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New York City Council Expands Human Rights Law

By Michael Arnold

The number of religious discrimination cases has risen steadily over the past decade.  This trend may continue, at least in New York City, well into the future.  On August 17, 2011, the New York City Council, NYC’s law-making body, passed Local Law Int. No. 632-A, which amended the NYC Human Rights Law – already one of the strongest in the nation – to provide increased protections against religious discrimination.


New York City’s Human Rights Law requires employers to reasonably accommodate their employees’ religious needs (e.g. for time off to pray or to observe a religious holiday, to wear certain religious garb or symbols, or to accommodate certain dietary restrictions).  Accommodations that would cause the employer “undue hardship” however, are not considered reasonable.  But, at least until now, the NYC Human Rights Law did not define “undue hardship” and courts interpreted “undue hardship” consistent with the federal standard such that employers could deny a religious accommodation request as long as it imposed more than a “de minimus cost or burden” to the employer – a relatively low threshold for denial.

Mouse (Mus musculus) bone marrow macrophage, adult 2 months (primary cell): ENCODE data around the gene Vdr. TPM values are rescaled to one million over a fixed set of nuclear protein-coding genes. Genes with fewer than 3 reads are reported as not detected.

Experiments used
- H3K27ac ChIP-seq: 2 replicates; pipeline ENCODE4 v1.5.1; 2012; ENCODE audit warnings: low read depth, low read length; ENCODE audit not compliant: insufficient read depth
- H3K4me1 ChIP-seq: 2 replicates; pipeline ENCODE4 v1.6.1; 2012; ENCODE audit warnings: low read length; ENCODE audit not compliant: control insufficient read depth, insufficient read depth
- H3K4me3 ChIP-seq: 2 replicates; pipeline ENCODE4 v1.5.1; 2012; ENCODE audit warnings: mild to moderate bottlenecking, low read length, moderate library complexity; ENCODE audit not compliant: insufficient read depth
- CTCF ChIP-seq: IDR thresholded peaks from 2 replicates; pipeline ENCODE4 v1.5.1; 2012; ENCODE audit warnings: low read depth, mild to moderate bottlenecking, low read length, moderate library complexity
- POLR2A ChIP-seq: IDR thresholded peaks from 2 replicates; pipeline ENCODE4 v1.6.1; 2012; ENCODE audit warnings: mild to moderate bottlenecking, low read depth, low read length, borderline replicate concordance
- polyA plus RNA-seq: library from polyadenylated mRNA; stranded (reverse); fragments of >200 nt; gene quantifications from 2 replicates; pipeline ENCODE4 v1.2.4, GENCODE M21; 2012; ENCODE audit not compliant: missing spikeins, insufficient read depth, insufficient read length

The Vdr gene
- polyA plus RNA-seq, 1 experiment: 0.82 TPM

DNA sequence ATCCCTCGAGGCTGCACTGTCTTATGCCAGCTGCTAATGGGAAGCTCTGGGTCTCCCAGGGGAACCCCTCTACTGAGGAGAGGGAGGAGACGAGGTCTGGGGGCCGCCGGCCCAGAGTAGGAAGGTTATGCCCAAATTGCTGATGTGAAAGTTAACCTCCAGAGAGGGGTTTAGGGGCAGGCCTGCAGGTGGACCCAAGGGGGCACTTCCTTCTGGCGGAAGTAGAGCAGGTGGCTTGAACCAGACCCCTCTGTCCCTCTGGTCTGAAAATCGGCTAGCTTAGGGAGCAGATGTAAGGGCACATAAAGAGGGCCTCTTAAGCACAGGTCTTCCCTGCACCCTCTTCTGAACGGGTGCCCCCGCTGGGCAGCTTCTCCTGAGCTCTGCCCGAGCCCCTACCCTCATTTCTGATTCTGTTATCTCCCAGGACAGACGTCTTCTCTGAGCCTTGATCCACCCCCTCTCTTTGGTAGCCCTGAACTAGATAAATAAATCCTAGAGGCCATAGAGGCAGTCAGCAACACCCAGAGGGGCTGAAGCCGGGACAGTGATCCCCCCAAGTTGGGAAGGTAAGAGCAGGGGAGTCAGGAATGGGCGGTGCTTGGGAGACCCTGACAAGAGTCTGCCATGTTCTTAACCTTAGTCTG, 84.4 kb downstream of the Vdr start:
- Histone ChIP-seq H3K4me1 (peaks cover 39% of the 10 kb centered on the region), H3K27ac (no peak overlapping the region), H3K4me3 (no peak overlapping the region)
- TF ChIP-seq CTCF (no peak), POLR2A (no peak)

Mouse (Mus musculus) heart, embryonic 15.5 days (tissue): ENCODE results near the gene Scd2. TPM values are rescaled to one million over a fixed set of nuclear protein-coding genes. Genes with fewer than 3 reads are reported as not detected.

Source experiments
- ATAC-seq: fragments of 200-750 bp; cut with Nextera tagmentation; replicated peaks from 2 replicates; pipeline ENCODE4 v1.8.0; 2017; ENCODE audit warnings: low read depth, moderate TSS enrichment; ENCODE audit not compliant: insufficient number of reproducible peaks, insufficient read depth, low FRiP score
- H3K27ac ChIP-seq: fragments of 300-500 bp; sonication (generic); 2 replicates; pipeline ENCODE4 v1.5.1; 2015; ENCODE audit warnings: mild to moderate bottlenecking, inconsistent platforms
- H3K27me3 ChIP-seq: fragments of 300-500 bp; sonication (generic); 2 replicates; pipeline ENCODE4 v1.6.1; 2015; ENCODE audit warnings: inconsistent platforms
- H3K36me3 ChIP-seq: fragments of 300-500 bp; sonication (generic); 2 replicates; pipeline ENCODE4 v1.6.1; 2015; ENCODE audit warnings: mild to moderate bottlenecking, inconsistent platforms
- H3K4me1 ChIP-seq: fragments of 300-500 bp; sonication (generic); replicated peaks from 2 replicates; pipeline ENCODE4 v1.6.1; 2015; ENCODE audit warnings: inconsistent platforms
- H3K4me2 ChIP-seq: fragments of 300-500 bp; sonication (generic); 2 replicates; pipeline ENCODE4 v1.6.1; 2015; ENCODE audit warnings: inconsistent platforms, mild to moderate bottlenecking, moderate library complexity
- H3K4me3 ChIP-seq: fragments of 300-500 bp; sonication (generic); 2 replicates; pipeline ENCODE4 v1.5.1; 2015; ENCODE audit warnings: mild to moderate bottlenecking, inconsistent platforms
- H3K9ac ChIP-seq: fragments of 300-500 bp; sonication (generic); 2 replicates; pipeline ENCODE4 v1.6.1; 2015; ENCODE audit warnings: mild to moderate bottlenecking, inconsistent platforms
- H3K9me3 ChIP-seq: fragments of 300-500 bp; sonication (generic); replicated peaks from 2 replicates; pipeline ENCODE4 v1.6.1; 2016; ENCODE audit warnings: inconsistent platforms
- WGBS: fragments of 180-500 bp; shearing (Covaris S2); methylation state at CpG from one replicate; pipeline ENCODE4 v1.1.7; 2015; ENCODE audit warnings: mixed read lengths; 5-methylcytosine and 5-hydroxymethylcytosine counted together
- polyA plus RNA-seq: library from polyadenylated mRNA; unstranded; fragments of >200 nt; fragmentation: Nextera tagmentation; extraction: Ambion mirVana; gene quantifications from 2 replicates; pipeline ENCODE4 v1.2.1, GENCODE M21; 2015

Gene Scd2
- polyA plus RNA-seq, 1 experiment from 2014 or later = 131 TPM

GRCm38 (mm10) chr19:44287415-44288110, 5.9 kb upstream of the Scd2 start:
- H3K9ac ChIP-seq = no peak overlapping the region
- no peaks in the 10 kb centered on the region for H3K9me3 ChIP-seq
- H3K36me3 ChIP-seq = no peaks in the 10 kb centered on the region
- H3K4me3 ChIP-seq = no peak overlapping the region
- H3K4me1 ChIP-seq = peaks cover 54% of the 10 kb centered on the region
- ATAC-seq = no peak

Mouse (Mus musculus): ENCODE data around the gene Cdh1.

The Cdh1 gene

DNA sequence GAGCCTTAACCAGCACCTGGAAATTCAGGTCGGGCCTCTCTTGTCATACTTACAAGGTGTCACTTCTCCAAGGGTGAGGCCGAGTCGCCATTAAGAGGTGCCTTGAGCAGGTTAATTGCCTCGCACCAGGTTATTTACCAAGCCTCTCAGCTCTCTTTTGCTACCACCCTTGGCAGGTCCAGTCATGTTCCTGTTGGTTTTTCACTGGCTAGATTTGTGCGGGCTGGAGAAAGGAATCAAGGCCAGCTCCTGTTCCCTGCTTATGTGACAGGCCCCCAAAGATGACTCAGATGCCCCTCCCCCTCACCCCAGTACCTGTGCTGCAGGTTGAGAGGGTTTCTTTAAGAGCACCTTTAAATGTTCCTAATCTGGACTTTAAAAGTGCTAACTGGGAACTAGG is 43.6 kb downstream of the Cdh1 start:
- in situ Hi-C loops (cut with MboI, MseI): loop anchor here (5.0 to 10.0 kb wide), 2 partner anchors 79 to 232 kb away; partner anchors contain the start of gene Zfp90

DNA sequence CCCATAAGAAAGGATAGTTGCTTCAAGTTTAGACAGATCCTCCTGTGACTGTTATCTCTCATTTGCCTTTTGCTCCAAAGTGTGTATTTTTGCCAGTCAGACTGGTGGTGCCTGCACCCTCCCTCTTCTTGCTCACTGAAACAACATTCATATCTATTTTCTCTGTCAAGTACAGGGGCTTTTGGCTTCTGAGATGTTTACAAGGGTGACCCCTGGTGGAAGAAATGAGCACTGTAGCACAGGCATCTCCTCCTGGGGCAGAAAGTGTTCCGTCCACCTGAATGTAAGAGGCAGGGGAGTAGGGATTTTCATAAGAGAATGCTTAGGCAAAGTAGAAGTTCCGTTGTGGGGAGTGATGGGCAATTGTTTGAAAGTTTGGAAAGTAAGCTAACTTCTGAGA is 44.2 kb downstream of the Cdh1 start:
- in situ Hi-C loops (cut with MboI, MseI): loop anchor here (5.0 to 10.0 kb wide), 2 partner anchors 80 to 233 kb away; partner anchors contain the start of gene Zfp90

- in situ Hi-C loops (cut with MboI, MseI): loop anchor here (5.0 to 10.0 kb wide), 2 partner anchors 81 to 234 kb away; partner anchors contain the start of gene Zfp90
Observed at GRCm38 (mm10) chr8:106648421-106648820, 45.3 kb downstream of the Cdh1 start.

The new law changed that by specifically defining “undue hardship” to mean an “accommodation requiring significant expense or difficulty (including a significant interference with the safe or efficient operation of the workplace or a violation of a bona fide seniority system).”  In addition, the law identifies factors that should be considered in determining whether an accommodation “constitutes an undue economic hardship,” including:

  • the identifiable cost of the accommodation, including the costs of loss of productivity and of retaining or hiring employees or transferring employees from one facility to another, in relation to the size and operating cost of the employer;
  • the number of individuals who will need the particular accommodation to a sincerely held religious observance or practice; and
  • for an employer with multiple facilities, the degree to which the geographic separateness or administrative or fiscal relationship of the facilities will make the accommodation more difficult or expensive.

At the same time, the new law confirms that an undue hardship will exist if the employee cannot perform the essential functions of his or her position with the accommodation.

Assuming Mayor Bloomberg signs this new law, NYC employers should think twice before turning down an employee’s religious accommodation request simply because it may inconvenience them.  Employers should seriously consider the level of disruption the accommodation would cause, and to the extent the accommodation would not result in a significant expense, or otherwise cause significant difficultly, to the employer, it should take steps to accommodate the employee.

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Martha Zackin